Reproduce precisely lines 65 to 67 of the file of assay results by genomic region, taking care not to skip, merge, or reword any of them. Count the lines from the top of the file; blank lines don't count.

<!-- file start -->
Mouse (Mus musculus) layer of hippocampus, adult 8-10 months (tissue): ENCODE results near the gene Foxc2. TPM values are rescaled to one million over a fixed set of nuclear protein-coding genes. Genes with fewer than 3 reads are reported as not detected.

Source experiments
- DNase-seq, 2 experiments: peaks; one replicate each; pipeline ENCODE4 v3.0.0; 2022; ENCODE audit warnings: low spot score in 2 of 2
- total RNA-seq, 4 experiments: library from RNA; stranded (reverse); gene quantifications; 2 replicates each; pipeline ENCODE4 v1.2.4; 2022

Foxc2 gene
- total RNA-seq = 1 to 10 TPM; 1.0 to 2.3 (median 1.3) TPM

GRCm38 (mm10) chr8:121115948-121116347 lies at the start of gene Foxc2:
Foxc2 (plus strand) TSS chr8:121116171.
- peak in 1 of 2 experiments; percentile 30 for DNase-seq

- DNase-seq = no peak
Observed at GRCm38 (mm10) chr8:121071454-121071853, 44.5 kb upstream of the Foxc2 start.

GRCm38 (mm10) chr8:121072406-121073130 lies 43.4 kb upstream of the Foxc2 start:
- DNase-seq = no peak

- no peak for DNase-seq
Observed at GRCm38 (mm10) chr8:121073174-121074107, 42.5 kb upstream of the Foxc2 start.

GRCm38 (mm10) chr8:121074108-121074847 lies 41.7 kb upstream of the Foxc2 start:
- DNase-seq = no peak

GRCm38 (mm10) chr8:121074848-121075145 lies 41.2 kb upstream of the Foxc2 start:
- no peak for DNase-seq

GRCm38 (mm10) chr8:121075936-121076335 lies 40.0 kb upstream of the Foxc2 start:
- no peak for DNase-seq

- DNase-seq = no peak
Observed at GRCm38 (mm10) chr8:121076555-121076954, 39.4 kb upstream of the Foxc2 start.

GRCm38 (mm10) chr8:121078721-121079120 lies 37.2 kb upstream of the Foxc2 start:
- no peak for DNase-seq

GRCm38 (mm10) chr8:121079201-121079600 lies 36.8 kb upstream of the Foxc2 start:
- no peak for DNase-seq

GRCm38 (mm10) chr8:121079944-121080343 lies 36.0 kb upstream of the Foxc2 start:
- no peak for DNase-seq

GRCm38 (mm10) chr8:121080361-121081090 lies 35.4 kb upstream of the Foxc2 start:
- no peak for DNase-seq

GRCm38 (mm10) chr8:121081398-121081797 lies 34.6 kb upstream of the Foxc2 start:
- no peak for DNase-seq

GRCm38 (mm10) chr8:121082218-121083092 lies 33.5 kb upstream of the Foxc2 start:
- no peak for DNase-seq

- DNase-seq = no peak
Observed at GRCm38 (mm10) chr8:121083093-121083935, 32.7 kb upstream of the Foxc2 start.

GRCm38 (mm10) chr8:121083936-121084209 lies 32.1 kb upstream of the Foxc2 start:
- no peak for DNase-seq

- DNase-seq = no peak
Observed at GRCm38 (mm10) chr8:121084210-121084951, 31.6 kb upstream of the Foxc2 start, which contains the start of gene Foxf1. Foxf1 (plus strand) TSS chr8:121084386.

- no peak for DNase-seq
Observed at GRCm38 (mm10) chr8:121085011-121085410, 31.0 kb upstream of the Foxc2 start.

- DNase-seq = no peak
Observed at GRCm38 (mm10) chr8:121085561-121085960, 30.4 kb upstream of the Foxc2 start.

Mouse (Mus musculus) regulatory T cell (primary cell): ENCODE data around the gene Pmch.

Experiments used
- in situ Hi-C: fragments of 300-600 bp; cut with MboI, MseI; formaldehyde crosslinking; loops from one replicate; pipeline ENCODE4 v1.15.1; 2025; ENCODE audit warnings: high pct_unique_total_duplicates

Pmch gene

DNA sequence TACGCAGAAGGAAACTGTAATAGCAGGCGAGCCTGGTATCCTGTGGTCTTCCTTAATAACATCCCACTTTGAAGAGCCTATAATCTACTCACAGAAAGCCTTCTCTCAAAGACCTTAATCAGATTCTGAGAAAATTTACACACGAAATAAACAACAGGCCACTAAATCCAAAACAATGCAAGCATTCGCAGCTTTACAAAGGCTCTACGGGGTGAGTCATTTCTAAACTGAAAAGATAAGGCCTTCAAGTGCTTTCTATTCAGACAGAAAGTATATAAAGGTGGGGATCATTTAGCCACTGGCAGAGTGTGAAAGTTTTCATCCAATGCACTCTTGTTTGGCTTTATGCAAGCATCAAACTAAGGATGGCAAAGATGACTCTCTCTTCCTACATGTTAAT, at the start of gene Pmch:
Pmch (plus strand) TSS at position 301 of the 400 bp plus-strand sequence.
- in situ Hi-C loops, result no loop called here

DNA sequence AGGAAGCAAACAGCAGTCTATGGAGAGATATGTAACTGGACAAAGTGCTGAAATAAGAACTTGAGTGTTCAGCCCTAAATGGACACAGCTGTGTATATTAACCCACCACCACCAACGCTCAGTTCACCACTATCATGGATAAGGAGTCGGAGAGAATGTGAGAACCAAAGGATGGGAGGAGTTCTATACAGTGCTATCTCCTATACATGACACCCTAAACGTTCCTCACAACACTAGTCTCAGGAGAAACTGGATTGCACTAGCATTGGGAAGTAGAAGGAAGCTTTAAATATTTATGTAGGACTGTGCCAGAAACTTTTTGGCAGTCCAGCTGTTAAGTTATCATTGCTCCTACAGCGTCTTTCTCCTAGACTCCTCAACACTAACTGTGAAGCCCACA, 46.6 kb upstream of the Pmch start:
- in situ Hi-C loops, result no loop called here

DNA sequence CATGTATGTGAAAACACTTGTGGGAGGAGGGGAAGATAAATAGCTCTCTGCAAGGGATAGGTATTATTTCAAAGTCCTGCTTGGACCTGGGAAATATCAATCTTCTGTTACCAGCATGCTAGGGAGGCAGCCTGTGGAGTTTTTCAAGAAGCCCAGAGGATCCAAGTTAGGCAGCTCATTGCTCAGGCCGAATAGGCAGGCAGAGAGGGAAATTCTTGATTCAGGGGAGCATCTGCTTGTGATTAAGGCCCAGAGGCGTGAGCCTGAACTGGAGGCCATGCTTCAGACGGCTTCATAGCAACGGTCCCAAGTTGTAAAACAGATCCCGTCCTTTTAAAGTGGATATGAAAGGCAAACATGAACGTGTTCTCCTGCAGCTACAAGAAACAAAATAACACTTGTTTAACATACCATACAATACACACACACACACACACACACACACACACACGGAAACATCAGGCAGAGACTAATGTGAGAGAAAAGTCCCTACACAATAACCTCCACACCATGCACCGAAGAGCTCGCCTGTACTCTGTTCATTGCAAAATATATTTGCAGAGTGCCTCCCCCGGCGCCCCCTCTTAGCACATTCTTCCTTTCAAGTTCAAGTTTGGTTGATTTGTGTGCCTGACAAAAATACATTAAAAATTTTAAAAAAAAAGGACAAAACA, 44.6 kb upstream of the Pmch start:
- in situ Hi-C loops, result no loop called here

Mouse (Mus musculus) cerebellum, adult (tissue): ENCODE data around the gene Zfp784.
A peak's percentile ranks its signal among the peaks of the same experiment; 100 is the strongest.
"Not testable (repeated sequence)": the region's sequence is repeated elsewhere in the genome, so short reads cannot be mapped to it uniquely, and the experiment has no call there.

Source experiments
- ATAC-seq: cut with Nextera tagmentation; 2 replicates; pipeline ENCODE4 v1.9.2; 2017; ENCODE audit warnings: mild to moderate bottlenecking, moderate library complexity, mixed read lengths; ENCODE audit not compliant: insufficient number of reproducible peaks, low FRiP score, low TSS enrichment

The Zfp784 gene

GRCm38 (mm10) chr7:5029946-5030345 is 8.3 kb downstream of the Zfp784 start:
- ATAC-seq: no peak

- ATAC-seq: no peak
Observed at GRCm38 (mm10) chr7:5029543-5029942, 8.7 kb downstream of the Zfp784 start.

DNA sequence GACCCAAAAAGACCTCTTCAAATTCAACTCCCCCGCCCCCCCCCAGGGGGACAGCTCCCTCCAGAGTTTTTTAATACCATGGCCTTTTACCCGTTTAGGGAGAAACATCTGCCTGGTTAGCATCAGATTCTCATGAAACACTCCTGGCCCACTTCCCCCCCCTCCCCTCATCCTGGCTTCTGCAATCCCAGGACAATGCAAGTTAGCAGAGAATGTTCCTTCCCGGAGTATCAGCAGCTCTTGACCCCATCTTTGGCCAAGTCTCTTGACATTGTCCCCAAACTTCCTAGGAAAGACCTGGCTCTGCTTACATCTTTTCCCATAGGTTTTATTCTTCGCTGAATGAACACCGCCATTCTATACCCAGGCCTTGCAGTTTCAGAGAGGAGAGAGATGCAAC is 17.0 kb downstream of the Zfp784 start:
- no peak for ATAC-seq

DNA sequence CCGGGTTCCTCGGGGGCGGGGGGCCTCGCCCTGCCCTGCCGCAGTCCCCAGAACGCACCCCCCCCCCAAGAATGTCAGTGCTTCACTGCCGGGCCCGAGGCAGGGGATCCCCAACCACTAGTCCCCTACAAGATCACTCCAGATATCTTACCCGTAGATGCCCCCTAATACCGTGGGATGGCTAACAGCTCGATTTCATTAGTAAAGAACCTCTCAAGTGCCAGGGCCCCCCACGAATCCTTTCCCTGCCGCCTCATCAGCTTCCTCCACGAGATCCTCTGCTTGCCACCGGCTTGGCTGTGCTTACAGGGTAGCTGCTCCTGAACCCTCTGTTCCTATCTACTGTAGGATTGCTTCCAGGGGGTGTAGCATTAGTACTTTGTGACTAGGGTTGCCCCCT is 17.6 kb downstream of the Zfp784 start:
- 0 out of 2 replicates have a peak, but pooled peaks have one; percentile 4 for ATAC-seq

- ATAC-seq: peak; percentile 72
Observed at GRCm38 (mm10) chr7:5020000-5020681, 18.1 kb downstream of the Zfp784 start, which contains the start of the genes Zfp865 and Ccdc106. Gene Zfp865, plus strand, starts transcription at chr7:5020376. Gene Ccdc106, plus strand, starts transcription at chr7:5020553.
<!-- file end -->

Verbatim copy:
- ATAC-seq: no peak
Observed at GRCm38 (mm10) chr7:5029543-5029942, 8.7 kb downstream of the Zfp784 start.

DNA sequence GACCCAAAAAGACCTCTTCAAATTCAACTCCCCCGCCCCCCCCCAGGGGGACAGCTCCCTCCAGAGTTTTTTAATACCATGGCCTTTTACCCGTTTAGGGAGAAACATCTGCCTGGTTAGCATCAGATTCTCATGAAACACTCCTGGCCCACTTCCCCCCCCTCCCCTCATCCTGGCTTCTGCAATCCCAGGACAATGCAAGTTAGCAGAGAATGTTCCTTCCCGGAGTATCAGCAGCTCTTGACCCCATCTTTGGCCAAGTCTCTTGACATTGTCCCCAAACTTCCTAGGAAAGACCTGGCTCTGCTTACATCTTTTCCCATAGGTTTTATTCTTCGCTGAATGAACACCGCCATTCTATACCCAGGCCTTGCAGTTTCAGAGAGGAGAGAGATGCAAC is 17.0 kb downstream of the Zfp784 start: